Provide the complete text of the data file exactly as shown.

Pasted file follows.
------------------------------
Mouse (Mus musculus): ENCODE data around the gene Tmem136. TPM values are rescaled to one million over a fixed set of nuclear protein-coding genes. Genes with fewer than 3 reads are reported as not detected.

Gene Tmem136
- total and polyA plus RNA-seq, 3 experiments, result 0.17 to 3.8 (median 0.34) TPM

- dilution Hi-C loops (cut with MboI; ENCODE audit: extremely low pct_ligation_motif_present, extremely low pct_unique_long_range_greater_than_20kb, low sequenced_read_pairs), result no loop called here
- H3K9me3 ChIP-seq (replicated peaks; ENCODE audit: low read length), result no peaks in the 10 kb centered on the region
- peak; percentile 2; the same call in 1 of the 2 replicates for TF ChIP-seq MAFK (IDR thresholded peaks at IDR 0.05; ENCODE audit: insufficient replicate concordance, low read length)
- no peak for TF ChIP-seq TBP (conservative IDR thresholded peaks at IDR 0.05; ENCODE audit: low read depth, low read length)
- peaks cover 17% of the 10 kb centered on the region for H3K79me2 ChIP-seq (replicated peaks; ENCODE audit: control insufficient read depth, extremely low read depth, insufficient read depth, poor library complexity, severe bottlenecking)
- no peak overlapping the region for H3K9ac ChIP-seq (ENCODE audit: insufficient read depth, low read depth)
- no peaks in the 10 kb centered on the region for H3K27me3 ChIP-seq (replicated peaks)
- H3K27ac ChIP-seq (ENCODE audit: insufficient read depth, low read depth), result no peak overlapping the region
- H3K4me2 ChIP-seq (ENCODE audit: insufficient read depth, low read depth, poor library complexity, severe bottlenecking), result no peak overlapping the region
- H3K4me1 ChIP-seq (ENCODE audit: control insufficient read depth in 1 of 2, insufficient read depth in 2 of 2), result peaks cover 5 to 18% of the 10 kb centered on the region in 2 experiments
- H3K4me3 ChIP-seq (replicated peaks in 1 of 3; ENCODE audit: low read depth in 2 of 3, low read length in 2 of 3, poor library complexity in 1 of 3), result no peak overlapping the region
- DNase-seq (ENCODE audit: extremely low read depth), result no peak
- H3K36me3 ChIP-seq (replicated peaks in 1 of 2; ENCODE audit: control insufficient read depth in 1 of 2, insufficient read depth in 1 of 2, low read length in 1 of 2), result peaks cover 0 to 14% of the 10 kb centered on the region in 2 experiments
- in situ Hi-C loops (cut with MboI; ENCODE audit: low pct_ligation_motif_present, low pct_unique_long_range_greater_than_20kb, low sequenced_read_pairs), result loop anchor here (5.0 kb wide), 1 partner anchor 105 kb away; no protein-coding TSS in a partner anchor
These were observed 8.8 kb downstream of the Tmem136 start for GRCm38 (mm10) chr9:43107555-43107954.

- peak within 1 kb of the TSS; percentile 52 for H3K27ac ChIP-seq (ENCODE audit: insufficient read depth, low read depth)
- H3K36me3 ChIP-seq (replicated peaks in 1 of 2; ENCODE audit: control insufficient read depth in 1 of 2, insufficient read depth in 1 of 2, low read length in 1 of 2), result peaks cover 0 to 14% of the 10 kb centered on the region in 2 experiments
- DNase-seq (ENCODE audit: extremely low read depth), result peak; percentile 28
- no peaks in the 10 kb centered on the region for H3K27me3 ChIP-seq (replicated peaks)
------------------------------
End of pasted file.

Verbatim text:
Mouse (Mus musculus): ENCODE data around the gene Tmem136. TPM values are rescaled to one million over a fixed set of nuclear protein-coding genes. Genes with fewer than 3 reads are reported as not detected.

Gene Tmem136
- total and polyA plus RNA-seq, 3 experiments, result 0.17 to 3.8 (median 0.34) TPM

- dilution Hi-C loops (cut with MboI; ENCODE audit: extremely low pct_ligation_motif_present, extremely low pct_unique_long_range_greater_than_20kb, low sequenced_read_pairs), result no loop called here
- H3K9me3 ChIP-seq (replicated peaks; ENCODE audit: low read length), result no peaks in the 10 kb centered on the region
- peak; percentile 2; the same call in 1 of the 2 replicates for TF ChIP-seq MAFK (IDR thresholded peaks at IDR 0.05; ENCODE audit: insufficient replicate concordance, low read length)
- no peak for TF ChIP-seq TBP (conservative IDR thresholded peaks at IDR 0.05; ENCODE audit: low read depth, low read length)
- peaks cover 17% of the 10 kb centered on the region for H3K79me2 ChIP-seq (replicated peaks; ENCODE audit: control insufficient read depth, extremely low read depth, insufficient read depth, poor library complexity, severe bottlenecking)
- no peak overlapping the region for H3K9ac ChIP-seq (ENCODE audit: insufficient read depth, low read depth)
- no peaks in the 10 kb centered on the region for H3K27me3 ChIP-seq (replicated peaks)
- H3K27ac ChIP-seq (ENCODE audit: insufficient read depth, low read depth), result no peak overlapping the region
- H3K4me2 ChIP-seq (ENCODE audit: insufficient read depth, low read depth, poor library complexity, severe bottlenecking), result no peak overlapping the region
- H3K4me1 ChIP-seq (ENCODE audit: control insufficient read depth in 1 of 2, insufficient read depth in 2 of 2), result peaks cover 5 to 18% of the 10 kb centered on the region in 2 experiments
- H3K4me3 ChIP-seq (replicated peaks in 1 of 3; ENCODE audit: low read depth in 2 of 3, low read length in 2 of 3, poor library complexity in 1 of 3), result no peak overlapping the region
- DNase-seq (ENCODE audit: extremely low read depth), result no peak
- H3K36me3 ChIP-seq (replicated peaks in 1 of 2; ENCODE audit: control insufficient read depth in 1 of 2, insufficient read depth in 1 of 2, low read length in 1 of 2), result peaks cover 0 to 14% of the 10 kb centered on the region in 2 experiments
- in situ Hi-C loops (cut with MboI; ENCODE audit: low pct_ligation_motif_present, low pct_unique_long_range_greater_than_20kb, low sequenced_read_pairs), result loop anchor here (5.0 kb wide), 1 partner anchor 105 kb away; no protein-coding TSS in a partner anchor
These were observed 8.8 kb downstream of the Tmem136 start for GRCm38 (mm10) chr9:43107555-43107954.

- peak within 1 kb of the TSS; percentile 52 for H3K27ac ChIP-seq (ENCODE audit: insufficient read depth, low read depth)
- H3K36me3 ChIP-seq (replicated peaks in 1 of 2; ENCODE audit: control insufficient read depth in 1 of 2, insufficient read depth in 1 of 2, low read length in 1 of 2), result peaks cover 0 to 14% of the 10 kb centered on the region in 2 experiments
- DNase-seq (ENCODE audit: extremely low read depth), result peak; percentile 28
- no peaks in the 10 kb centered on the region for H3K27me3 ChIP-seq (replicated peaks)